From spontaneous sessions in lamp-lit pubs, to megalithic concert halls filled with tens of thousands of people, Ireland has something for every music lover to enjoy. If you’ve ever wondered where the best places to experience Ireland’s rich musical culture might be, take a glance at our list of top 12 picks. We realize there are hundreds (thousands?) of venues to explore throughout Ireland, so if there is a favorite of yours that we missed, please let us know in the comments!
Located on Wexford Street in the heart of Dublin, Whelan’s is one of Ireland’s most treasured pubs and live music venues. The establishment first opened its doors in 1772 and has changed hands (and names) many times throughout history, but it has remained a cornerstone in the development of Dublin as an international capital of modern music, although it regularly features traditional Irish musicians as well.
Whelan’s convivial atmosphere is world famous, drawing tourists and music icons alike from around the globe. Performances are held nightly and include many Irish artists as well as international performers. Jeff Buckley, Arctic Monkeys, Ed Sheeran, Owl City, Bloc Party, and dozens of other well-known bands have graced Whelan’s stage in recent decades, further solidifying it as an important musical institution for Ireland and the world. If you’re in Dublin and Whelan’s isn’t on your bucket list, you’re doing Dublin all wrong!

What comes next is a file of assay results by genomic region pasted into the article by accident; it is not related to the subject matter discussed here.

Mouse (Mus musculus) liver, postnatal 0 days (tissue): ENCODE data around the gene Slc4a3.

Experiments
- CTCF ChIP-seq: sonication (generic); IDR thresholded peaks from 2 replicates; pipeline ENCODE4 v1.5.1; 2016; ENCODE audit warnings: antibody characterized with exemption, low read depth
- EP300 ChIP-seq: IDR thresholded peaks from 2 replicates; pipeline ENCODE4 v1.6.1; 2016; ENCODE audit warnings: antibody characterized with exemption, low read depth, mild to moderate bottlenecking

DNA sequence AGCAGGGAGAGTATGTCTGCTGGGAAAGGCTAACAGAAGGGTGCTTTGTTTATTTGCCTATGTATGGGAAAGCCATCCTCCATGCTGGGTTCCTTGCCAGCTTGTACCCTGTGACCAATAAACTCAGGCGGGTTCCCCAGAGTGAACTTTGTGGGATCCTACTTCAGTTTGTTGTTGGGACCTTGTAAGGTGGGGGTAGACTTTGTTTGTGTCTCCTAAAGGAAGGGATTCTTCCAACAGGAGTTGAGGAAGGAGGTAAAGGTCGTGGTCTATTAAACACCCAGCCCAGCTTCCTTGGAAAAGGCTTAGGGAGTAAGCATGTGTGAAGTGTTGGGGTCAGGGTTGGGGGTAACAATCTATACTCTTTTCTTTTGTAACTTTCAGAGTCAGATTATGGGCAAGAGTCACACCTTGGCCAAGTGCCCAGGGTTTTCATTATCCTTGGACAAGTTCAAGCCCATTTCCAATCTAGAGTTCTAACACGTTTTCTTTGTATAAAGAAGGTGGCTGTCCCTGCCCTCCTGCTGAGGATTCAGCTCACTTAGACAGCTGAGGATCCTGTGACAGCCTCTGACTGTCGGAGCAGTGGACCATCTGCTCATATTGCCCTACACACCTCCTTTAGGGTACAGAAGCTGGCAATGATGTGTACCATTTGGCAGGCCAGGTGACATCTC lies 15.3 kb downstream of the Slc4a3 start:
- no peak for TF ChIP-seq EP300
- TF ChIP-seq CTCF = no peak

Dublin, Co. Dublin
Those more interested in experiencing Dublin’s traditional Irish music scene should head to The Cobblestone in Smithfield, one of the city’s oldest neighborhoods. For five generations the Mulligan family has owned and operated The Cobblestone and lead traditional Irish music seisiúns inside the establishment seven days a week. The current owner, Tom Mulligan, would like you to know The Cobblestone is not really a concert venue (but that doesn’t stop crowds from gathering and occasionally breaking into dance). Instead, The Cobblestone is meant to be a place that is dedicated to keeping the heritage of traditional Irish music alive. It is a hub for Irish musicians and singers looking to hand on their songs, tunes, and skills to others who share their passion. The pub hosts Na Piobairí Uilleann (The Uilleann Pipers) on the first Tuesday of every month, and Tom’s daughter Síomha and Jacqui Martin, teach Irish music every Wednesday. Of course, you are just as welcome at The Cobblestone if you’re only interested in throwing back a few pints.
Galway, Co. Galway
Pub crawlers and music lovers exploring Galway will inevitably encounter Tig Cóilí, located in the heart of the city off Shop Street. The walls of this family-owned pub are covered with pictures of artists who have played there throughout the decades. Known for impromptu music sessions (14 per week, year round), Tig Cóilí is all about spreading that craic, perpetuated by Irish artists including Ronan O’Flaherty, Don Stiff, Mairtin O’Connor, Frankie Gavin, and Sharon Shannon. The pub doesn’t feature any sound amplification equipment, relying solely on the talent and beauty of the musicians and their instruments who find themselves there throughout the day and into the evening. Tig Cóilí has become enormously popular among tourists over the past decade, as it promises one of Ireland’s most authentic and welcoming pub experiences throughout the country.